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Title: High Precision RF Control For SRF Cavities In LCLS-II

Publication Date:
Research Org.:
SLAC National Accelerator Lab., Menlo Park, CA (United States)
Sponsoring Org.:
USDOE
OSTI Identifier:
1380137
Report Number(s):
SLAC-PUB-17108
DOE Contract Number:
AC02-76SF00515
Resource Type:
Program Document
Country of Publication:
United States
Language:
English

Citation Formats

None. High Precision RF Control For SRF Cavities In LCLS-II. United States: N. p., 2017. Web.
None. High Precision RF Control For SRF Cavities In LCLS-II. United States.
None. 2017. "High Precision RF Control For SRF Cavities In LCLS-II". United States. doi:. https://www.osti.gov/servlets/purl/1380137.
@article{osti_1380137,
title = {High Precision RF Control For SRF Cavities In LCLS-II},
author = {None},
abstractNote = {},
doi = {},
journal = {},
number = ,
volume = ,
place = {United States},
year = 2017,
month = 7
}

Program Document:
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  • The SLAC National Accelerator Laboratory is planning an upgrade (LCLS-II) to the Linear Coherent Light Source with a 4 GeV CW Superconducting Radio Frequency (SCRF) linac. The nature of the machine places stringent requirements in the Low-Level RF (LLRF) system, expected to control the cavity fields within 0.01 degrees in phase and 0.01% in amplitude, which is equivalent to a longitudinal motion of the cavity structure in the nanometer range. This stability has been achieved in the past but never for hundreds of superconducting cavities in Continuous-Wave (CW) operation. The difficulty resides in providing the ability to reject disturbances frommore » the cryomodule, which is incompletely known as it depends on the cryomodule structure itself (currently under development at JLab and Fermilab) and the harsh accelerator environment. Previous experience in the field and an extrapolation to the cavity design parameters (relatively high Q_{L}c≈ 4×10⁷ , implying a half-bandwidth of around 16 Hz) suggest the use of strong RF feedback to reject the projected noise disturbances, which in turn demands careful engineering of the entire system.« less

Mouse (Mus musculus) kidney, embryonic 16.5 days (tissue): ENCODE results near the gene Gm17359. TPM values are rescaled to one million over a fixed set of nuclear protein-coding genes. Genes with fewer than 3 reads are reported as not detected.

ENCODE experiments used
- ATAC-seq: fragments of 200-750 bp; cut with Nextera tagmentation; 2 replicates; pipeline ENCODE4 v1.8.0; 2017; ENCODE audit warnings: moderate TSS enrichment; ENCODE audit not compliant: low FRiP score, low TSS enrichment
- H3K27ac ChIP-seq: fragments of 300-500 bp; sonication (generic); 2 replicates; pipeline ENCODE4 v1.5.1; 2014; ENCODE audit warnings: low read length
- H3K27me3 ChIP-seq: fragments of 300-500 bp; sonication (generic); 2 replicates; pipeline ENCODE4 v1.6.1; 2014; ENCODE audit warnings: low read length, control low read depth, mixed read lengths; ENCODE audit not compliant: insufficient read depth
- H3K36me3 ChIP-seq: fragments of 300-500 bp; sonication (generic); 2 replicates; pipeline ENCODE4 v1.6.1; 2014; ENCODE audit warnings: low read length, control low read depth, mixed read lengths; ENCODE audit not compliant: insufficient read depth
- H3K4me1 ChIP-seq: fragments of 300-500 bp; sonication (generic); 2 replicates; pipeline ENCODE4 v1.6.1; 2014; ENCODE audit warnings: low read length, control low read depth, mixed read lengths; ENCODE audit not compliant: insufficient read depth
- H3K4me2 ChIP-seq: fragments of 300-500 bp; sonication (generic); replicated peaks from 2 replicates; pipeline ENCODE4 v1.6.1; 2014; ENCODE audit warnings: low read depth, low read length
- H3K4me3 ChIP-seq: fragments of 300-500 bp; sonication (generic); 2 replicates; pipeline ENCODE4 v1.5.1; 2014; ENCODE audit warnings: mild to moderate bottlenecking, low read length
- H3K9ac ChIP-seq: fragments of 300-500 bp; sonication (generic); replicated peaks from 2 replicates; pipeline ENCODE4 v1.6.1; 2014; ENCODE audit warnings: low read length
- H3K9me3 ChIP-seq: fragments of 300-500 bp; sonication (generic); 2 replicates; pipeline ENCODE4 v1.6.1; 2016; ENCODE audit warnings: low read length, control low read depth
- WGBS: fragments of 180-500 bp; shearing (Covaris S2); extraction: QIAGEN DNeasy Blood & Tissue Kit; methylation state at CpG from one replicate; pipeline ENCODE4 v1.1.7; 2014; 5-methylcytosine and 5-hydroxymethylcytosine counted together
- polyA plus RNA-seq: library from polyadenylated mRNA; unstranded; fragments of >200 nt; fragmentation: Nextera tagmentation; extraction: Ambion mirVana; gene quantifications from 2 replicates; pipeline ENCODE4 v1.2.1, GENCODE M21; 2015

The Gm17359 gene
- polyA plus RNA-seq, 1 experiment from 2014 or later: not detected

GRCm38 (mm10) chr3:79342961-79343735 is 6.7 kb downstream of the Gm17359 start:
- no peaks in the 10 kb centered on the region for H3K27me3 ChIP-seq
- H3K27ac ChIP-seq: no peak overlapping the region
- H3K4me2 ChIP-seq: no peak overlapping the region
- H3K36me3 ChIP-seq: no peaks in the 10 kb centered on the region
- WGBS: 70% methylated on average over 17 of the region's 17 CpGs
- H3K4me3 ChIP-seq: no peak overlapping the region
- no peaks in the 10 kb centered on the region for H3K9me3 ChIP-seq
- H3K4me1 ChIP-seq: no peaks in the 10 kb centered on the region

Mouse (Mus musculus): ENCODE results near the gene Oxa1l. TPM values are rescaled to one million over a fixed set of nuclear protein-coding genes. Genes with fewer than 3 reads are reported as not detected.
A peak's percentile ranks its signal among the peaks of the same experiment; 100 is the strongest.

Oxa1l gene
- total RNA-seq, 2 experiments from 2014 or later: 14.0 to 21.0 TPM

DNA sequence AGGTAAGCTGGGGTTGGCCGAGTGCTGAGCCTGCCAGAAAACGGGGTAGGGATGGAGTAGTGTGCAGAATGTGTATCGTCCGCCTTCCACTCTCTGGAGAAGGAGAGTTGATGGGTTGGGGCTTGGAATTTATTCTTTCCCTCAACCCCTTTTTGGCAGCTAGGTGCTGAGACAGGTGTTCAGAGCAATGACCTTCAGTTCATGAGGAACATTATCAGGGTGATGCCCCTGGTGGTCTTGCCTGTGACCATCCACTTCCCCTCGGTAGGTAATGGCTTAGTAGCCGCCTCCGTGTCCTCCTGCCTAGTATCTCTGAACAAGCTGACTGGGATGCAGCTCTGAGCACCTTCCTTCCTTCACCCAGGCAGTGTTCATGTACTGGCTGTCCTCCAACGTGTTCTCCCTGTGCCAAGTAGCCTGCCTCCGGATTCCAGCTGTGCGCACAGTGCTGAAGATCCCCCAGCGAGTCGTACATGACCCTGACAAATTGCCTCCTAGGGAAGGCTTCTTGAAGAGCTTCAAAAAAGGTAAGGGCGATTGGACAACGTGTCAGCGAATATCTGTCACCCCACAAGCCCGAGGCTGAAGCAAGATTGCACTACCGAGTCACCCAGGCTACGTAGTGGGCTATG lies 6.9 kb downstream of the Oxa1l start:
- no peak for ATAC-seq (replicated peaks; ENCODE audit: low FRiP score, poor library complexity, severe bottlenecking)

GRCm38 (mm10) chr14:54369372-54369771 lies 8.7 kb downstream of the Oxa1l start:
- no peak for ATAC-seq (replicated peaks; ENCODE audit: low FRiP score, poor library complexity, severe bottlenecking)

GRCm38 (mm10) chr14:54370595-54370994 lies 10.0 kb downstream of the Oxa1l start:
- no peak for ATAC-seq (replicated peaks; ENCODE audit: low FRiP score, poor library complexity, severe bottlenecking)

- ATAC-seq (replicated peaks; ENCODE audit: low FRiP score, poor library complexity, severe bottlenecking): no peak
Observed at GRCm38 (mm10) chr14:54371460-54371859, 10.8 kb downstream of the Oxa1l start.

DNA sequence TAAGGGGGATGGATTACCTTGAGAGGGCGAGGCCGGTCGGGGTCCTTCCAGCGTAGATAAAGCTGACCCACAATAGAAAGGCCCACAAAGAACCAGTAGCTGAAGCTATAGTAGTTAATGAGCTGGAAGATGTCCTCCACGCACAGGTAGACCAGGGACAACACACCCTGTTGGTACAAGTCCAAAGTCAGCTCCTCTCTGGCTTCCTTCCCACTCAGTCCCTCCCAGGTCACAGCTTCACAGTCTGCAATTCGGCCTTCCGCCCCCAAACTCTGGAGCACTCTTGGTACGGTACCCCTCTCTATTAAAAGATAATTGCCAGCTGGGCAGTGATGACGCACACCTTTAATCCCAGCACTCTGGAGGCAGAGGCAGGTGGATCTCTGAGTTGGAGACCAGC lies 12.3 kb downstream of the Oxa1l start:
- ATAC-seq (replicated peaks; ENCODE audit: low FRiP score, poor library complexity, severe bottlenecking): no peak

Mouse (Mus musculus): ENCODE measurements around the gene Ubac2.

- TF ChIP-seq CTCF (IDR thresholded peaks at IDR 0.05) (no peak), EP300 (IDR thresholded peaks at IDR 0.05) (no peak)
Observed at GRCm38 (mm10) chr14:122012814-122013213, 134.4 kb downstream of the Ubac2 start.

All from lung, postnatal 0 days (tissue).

• Jefferson Lab (JLab) processed six nine-cell cavities as part of a small-scale production for LCLS-II cavity processing development utilizing the promising nitrogen-doping process. Various nitrogen-doping recipes have been scrutinized to optimize process parameters with the aim to guarantee an unloaded quality factor (Q_0) of 2.7∙10 10 at an accelerating field (Eacc) of 16 MV/m at 2.0 K in the cryomodule. During the R&D phase the characteristic Q0 vs. Eacc performance curve of the cavities has been measured in JLab’s vertical test area at 2 K. The findings showed the characteristic rise of the Q0 with Eacc as expected from nitrogen-doping.more » Initially, five cavities achieved an average Q0 of 3.3·10 10 at the limiting Eacc averaging to 16.8 MV/m, while one cavity experienced an early quench accompanied by an unusual Q_0 vs. Eacc curve. The project accounts for a cavity performance loss from the vertical dewar test (with or without the helium vessel) to the horizontal performance in a cryomodule, such that these results leave no save margin to the cryomodule specification. Consequently, a refinement of the nitrogen-doping has been initiated to guarantee an average quench field above 20 MV/m without impeding the Q_0. This paper covers the refinement work performed for each cavity, which depends on the initial results, as well as a quench analysis carried out before and after the rework during the vertical RF tests as far as applicable.« less
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